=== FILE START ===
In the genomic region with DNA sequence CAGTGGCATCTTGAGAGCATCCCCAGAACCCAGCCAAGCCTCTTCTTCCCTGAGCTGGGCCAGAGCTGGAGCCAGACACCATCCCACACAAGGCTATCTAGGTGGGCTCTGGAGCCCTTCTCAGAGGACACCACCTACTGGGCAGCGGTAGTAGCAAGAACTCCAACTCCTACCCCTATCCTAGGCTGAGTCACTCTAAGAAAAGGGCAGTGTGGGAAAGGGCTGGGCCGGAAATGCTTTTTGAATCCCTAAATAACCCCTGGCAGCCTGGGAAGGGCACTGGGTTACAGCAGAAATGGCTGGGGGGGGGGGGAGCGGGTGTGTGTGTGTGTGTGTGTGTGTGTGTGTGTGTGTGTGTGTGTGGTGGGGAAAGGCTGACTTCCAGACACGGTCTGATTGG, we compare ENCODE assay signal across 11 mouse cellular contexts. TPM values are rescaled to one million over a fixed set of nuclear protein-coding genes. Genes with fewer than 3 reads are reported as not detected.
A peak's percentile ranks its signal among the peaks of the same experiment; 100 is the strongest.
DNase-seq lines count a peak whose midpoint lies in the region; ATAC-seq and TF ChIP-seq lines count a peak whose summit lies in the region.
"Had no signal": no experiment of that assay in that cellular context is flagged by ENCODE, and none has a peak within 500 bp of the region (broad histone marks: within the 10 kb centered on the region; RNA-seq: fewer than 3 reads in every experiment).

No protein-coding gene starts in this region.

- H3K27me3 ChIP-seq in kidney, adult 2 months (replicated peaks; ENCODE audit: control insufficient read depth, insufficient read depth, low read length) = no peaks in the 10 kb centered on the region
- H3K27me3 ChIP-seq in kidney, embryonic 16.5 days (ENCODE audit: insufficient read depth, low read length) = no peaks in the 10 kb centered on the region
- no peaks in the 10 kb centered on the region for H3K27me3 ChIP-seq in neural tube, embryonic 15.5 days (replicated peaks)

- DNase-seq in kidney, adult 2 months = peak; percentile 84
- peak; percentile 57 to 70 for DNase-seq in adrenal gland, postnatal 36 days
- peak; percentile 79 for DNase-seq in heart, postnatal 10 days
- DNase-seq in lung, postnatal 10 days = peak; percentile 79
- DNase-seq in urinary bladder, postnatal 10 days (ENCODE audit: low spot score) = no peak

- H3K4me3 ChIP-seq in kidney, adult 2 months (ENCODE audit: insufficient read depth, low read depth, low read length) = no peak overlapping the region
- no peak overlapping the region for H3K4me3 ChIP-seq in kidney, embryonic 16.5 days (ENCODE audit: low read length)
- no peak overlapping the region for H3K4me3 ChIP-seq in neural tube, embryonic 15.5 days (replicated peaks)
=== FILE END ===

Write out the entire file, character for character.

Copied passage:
In the genomic region with DNA sequence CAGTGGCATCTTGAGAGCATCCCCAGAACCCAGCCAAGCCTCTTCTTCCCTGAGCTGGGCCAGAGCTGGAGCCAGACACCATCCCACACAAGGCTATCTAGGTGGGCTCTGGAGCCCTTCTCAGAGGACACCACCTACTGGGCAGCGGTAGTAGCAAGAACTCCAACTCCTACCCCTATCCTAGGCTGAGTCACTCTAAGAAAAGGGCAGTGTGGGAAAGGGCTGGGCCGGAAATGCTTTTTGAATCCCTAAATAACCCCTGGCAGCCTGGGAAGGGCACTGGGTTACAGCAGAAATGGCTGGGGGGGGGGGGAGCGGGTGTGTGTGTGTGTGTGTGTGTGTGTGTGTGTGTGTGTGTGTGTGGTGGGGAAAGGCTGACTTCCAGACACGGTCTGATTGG, we compare ENCODE assay signal across 11 mouse cellular contexts. TPM values are rescaled to one million over a fixed set of nuclear protein-coding genes. Genes with fewer than 3 reads are reported as not detected.
A peak's percentile ranks its signal among the peaks of the same experiment; 100 is the strongest.
DNase-seq lines count a peak whose midpoint lies in the region; ATAC-seq and TF ChIP-seq lines count a peak whose summit lies in the region.
"Had no signal": no experiment of that assay in that cellular context is flagged by ENCODE, and none has a peak within 500 bp of the region (broad histone marks: within the 10 kb centered on the region; RNA-seq: fewer than 3 reads in every experiment).

No protein-coding gene starts in this region.

- H3K27me3 ChIP-seq in kidney, adult 2 months (replicated peaks; ENCODE audit: control insufficient read depth, insufficient read depth, low read length) = no peaks in the 10 kb centered on the region
- H3K27me3 ChIP-seq in kidney, embryonic 16.5 days (ENCODE audit: insufficient read depth, low read length) = no peaks in the 10 kb centered on the region
- no peaks in the 10 kb centered on the region for H3K27me3 ChIP-seq in neural tube, embryonic 15.5 days (replicated peaks)

- DNase-seq in kidney, adult 2 months = peak; percentile 84
- peak; percentile 57 to 70 for DNase-seq in adrenal gland, postnatal 36 days
- peak; percentile 79 for DNase-seq in heart, postnatal 10 days
- DNase-seq in lung, postnatal 10 days = peak; percentile 79
- DNase-seq in urinary bladder, postnatal 10 days (ENCODE audit: low spot score) = no peak

- H3K4me3 ChIP-seq in kidney, adult 2 months (ENCODE audit: insufficient read depth, low read depth, low read length) = no peak overlapping the region
- no peak overlapping the region for H3K4me3 ChIP-seq in kidney, embryonic 16.5 days (ENCODE audit: low read length)
- no peak overlapping the region for H3K4me3 ChIP-seq in neural tube, embryonic 15.5 days (replicated peaks)